It was a very strange emotion to go back there with her, because that was the completion of that journey, not just for me and my grandmother but for the Mexican family. It sort of completed a cycle, and that was a very important thing for all of us. To be the sole translator, as well, put a lot of pressure on me. But essentially I was just a conduit - I just happened to be the one to walk in that Sunday. When I went back, it was my grandmother they really wanted to talk to. For my Mexican family, it was like my great-grandfather's other daughter had returned to them, because she and my grandmother were quite similar. It was an extremely emotional time for everybody. For me, it was a nice feeling, to realise I was just a small part of it.
I got the impression that the Mexican family was very large, certainly by British standards. Do you have siblings and other relatives in England?
Well, I'm one of four, which is quite big for this country. But in total, of the same line of the family, in the UK there are nine of us. I took my parents and my sister out with me, and for my mum who's an only child, all of a sudden she was surrounded by relatives. I felt extraordinarily lucky to have had that experience, and to see family history in the making. To be able to make it into a book is just a bonus.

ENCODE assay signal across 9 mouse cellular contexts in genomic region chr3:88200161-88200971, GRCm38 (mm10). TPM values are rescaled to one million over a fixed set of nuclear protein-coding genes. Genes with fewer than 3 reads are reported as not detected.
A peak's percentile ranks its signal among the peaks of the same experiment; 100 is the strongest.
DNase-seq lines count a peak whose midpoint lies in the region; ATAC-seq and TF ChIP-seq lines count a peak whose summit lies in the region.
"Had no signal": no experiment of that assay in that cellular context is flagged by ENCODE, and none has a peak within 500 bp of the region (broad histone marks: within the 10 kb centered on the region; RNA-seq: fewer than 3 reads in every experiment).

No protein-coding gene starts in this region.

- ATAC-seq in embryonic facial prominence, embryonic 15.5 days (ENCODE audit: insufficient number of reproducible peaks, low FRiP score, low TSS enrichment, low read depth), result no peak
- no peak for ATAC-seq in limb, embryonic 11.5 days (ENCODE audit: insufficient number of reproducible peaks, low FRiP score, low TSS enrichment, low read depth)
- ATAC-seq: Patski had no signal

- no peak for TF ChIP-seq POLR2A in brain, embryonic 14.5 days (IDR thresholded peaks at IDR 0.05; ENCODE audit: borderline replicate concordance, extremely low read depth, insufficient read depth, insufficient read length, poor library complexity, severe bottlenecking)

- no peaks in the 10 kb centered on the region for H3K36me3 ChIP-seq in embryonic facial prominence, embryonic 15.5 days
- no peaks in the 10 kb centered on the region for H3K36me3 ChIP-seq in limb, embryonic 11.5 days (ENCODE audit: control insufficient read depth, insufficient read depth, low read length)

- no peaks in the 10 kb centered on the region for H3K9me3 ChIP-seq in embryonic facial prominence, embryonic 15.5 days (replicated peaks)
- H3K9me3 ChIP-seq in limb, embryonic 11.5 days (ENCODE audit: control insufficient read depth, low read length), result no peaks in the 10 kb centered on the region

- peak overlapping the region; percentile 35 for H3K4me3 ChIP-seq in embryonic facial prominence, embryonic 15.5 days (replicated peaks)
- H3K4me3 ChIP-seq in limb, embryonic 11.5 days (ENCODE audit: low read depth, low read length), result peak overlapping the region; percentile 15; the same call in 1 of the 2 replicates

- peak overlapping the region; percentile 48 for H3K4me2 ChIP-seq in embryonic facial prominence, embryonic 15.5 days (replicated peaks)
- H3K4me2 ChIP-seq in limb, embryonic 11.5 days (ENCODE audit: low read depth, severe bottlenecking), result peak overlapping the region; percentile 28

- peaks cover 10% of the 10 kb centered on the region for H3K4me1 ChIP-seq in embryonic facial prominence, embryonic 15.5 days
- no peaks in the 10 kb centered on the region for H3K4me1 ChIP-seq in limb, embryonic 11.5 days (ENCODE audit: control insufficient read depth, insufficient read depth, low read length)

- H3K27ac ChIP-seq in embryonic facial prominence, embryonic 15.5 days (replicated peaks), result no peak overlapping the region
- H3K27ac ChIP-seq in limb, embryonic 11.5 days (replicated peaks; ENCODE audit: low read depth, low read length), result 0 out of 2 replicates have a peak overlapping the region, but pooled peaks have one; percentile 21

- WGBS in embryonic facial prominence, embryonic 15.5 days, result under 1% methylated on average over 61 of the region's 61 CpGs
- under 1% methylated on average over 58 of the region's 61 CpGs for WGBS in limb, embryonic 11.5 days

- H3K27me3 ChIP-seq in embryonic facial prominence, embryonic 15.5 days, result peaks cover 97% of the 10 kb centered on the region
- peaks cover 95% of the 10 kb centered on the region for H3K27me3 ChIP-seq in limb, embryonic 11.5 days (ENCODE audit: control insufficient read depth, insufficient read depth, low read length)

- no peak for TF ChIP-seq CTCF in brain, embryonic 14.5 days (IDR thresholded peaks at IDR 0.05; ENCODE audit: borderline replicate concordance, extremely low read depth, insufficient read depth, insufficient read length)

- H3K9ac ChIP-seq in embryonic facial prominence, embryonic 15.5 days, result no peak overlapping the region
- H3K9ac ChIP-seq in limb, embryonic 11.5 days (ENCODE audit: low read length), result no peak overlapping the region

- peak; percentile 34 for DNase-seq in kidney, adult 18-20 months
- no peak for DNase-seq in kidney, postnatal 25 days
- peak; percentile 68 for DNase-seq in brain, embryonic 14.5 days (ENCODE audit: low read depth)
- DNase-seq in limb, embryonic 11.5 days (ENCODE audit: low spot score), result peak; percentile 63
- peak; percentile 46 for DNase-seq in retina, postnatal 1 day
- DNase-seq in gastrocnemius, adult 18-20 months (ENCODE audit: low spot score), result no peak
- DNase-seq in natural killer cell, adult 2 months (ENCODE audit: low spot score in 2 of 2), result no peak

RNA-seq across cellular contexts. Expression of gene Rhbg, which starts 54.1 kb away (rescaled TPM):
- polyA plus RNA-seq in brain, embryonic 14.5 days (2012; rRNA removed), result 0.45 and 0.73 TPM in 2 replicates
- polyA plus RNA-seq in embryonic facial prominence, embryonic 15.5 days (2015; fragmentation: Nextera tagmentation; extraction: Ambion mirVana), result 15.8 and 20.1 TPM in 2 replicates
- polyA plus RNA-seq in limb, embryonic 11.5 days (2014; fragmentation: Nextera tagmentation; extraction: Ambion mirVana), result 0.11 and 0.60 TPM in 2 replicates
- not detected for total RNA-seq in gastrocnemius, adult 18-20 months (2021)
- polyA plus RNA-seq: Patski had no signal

What do you think would have happened if Arturo hadn't been forced to leave, with his one family in England and his other family in Mexico?
It's a very interesting question, and I have thought about it, but I really don't know. One of the things which I talk about a little bit in the book is this concept of intergenerational memory - the idea that as well as inheriting traits and characteristics of your forebears, you can also inherit memories, dilemmas, or whatever emotions. And when I was writing the book, I physically felt the dilemma that my great-grandfather had: this issue of having two families, and a sense of guilt which I felt, that I'm sure he would have experienced. When he was playing with his children in England, he would have been very conscious of the fact that he wasn't playing with his family in Mexico - and vice versa. I'm sure it's something he wrestled with a lot, and I've got a feeling he might not have come home, because there was no reason for him to be going back the last time, in 1910. I think he'd lost his job, and it was getting very dangerous - the day that he crossed into Mexico from the States was the day the Mexican revolution began. So the whole thing made absolutely no sense, except for the family.